City to re-examine old regulations that provide 5-year tax exemptions for renovation projects

All Season Motorsports and Northern Stone applied for the five-year tax exemption after the renovation of their premises. All Season Motorsports said they added more than $ 45,000, the minimum requirement of the regulation, by building an expansion of their business from approximately 4,800 square feet to more than 10,000 square feet. The remodel increased the value of the building from approximately $ 672,000 to $ 873,000. Northern Stone increased its Main Avenue store from about $ 300,000 to $ 500,000.

City surveyor Nick Lee said the companies applied for and qualified the exemptions based on a policy that is not applied regularly: the city offers a five-year tax issue for commercial building improvements that add $ 45,000 in property value and housing improvements that add $ 45,000 in value Value Increase the value of a home by $ 25,000 or more.

The two motions were removed from previous approval agendas by the Commission after Mayor Bernie Dardis asked for more information on the guidelines.

“There is absolutely no reflection on these individual companies,” said Dardis. “It was one of those ordinances that was buried deeply.”

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City administrator Tina Fisk said the $ 45,000 threshold was actually lowered from $ 50,000 in 2013 after Jake Lauritsen, a current board member of West Fargo Parks, requested the threshold change after adding a value of $ 45,000 to his financial business location .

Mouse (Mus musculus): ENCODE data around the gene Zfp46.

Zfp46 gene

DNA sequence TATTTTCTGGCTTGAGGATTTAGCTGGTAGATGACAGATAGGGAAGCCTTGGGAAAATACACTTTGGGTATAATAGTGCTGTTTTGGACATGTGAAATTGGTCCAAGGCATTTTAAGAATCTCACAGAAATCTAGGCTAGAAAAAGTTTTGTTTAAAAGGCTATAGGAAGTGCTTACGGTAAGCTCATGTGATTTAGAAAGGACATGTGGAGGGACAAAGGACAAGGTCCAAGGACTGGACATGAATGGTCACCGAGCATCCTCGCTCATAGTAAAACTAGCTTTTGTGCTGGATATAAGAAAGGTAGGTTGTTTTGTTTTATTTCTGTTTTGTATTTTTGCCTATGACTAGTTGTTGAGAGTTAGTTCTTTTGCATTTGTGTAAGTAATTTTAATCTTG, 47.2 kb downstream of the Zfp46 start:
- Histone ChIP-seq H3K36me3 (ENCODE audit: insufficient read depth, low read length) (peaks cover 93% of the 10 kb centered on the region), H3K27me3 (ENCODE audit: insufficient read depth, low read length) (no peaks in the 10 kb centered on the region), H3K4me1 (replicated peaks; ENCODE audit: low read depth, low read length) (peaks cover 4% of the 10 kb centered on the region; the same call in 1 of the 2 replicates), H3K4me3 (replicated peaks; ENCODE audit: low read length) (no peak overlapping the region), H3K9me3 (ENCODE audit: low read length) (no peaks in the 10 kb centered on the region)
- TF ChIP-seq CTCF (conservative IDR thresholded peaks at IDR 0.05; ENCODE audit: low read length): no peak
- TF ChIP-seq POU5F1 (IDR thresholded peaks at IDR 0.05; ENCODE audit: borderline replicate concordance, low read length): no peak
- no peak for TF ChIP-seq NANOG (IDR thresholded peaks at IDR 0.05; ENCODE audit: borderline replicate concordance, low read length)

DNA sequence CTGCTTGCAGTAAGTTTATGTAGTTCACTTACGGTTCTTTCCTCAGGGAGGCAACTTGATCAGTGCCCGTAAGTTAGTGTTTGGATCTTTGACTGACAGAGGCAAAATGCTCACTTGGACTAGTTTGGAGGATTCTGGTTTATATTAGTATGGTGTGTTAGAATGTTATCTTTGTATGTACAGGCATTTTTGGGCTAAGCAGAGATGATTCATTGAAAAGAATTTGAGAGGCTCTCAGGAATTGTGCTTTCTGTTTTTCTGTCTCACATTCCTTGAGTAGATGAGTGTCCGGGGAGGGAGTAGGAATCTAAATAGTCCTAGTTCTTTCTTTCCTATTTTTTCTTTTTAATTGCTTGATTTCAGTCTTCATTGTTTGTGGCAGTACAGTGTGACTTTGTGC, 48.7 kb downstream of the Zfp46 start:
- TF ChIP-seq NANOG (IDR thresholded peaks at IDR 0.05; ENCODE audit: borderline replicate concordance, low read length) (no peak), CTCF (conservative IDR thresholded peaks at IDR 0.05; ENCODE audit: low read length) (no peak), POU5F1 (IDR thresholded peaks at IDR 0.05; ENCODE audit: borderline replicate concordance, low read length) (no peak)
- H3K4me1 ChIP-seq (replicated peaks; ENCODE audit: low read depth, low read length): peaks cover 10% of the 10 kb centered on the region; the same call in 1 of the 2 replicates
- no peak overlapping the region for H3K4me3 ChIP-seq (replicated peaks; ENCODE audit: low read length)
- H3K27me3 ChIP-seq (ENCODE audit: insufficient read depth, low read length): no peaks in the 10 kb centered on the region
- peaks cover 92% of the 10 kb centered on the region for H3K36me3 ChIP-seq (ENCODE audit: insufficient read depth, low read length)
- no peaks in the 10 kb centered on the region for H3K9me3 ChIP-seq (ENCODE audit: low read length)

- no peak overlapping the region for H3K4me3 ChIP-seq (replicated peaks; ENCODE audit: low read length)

On Monday, Commissioner Mandy George said she supported the exemptions as the projects would be remodeled rather than the city offering tax incentives for new buildings.

“I’d rather see remodeling to keep older buildings and keep them beautiful,” she said. “I would be open to review (regulation). But these people have been told that these are our guidelines, so I would be personally open to approving these requests.”

Commissioner Eric Gjerdevig, who approved the applications for Northern Stone and All Season Motorsports, also requested a moratorium on approving future applications to give the city time to review and possibly amend the current regulation.

“There is a lot of room for improvement,” said Gjerdevig. “I don’t understand the limitless limit. For me, it’s in the incentive category and it should be a discussion.”

“The commission can change the rules if it wants,” said prosecutor Jon Shockley. “My advice would be that the applications were submitted for approval under the old guidelines.”

The Commission unanimously approved the motions and the moratorium on future motions, which will remain in force pending the revision of the regulation.

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